Skilled migrant workers have protested against rule changes which they fear will force them out of the UK.
Protesters urged the government to "keep its promise"
Accountants and businessmen were among those chanting "Home Office, keep your promise" outside Parliament.
The criteria for the Highly Skilled Migrant Programme were changed last April, as part of moves towards a new points-based immigration system.
But some workers who have lived in the UK for years fear they will not qualify and say they feel betrayed.
Hanish Sevak, 34, from Gujarat, India, arrived in the UK in March 2005 and works as a business consultant for British Gas in Leicester.
At the time his ten years' professional experience stood him in good stead and he believed he would be offered indefinite leave to remain after four years.
Now he says he has to reapply under new rules which favour younger workers - so, he says, his age and experience count against him.
He told the BBC News website he sold off his belongings, gave up an established career and uprooted his family to come to the UK, based on a commitment from "a responsible government".
Hanish Sevak said he gave up everything to come to the UK
"I liquidated all my financial assets ... all my life savings in order to reinvest in a life over here.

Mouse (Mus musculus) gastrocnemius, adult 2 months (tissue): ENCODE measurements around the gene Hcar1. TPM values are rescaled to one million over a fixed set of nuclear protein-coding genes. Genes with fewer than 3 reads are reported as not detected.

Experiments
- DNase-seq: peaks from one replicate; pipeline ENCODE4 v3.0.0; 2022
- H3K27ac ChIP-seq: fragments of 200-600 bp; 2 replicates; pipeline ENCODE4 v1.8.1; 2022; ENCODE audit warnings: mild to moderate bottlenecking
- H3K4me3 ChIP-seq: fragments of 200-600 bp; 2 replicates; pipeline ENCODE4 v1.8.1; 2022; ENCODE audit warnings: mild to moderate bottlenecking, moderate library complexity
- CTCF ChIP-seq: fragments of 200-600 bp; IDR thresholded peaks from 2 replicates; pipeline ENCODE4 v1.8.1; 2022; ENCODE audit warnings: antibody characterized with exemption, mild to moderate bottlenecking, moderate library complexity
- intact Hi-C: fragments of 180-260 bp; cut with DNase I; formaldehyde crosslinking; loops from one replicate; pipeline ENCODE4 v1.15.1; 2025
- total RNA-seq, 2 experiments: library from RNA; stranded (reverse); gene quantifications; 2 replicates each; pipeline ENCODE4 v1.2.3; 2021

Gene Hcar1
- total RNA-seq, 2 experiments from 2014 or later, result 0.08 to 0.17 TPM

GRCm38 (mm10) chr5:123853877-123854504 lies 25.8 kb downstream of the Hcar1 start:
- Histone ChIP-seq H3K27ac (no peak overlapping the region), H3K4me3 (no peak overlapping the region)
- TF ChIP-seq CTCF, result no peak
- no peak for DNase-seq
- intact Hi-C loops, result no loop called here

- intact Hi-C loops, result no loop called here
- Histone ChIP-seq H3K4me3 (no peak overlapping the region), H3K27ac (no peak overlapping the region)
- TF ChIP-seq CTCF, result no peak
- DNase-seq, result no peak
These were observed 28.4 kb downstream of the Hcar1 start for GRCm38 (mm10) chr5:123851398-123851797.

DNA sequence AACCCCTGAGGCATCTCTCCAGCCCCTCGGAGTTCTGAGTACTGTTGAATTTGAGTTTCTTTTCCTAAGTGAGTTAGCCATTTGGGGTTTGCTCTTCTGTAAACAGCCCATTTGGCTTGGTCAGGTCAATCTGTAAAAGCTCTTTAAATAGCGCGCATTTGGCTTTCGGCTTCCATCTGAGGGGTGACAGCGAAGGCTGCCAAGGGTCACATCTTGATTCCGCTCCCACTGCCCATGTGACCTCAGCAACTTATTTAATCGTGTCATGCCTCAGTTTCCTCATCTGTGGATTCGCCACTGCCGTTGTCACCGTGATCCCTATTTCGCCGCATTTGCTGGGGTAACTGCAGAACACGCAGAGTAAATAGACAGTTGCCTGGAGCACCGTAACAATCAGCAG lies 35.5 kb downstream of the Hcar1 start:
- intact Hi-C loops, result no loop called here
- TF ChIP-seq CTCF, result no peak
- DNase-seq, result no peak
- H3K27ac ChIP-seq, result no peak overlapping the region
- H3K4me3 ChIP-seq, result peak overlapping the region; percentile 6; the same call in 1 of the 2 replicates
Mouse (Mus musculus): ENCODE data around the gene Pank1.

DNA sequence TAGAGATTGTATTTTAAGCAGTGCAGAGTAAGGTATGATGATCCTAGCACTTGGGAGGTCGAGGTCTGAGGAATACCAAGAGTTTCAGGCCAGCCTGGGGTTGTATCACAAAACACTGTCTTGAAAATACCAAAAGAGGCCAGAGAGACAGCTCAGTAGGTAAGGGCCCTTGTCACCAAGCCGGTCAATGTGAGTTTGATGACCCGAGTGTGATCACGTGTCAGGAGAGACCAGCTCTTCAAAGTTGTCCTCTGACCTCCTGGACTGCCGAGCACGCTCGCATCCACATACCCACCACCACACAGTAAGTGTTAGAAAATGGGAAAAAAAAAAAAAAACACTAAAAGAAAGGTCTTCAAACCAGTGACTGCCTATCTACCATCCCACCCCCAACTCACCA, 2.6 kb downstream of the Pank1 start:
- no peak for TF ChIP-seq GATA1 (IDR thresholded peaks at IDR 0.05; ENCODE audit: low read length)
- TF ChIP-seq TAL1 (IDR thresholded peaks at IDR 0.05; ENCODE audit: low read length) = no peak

"They [the government] are basically creating a breach of trust. I was in a state of shock for some time. My daughters are too young to understand the implications but my wife is quite disturbed."
Deepak Gautam, 44, from Nepal and his wife Binita now live in Charlton, south-east London. He works as an accountant and also arrived in March 2005.
He trusted the word of the British government, but says he now feels "completely betrayed".
"When I heard these things, it was unbelievable."
Nigerian Camillus Osubor, 45, arrived in the UK in 2006 and has been working as an accountant in west London.
"I gave up all I had, I gave up my two bungalows, I sold my wife's business, I sold off all I had in Nigeria because I knew I could make a future in the UK," he said.
He said he was not against the UK changing its immigration rules, but it was "very unfair" to make them retrospective.
The Home Office said the new rules would benefit the UK economy and were based on requirements "which will best reflect success in the labour market".
But a spokeswoman said: "It is expected that the majority of HSMP (Highly Skilled Migrant Programme applicants) seeking to extend their stay in the UK will be successful.
"We have developed transitional arrangements to avoid disadvantaging those that fail to meet the new requirements, but are making a useful contribution to the UK."
She told the BBC News website that people already working in a skilled job, who did not qualify under the new requirements, may be able to switch to a different immigration category, such as work permits.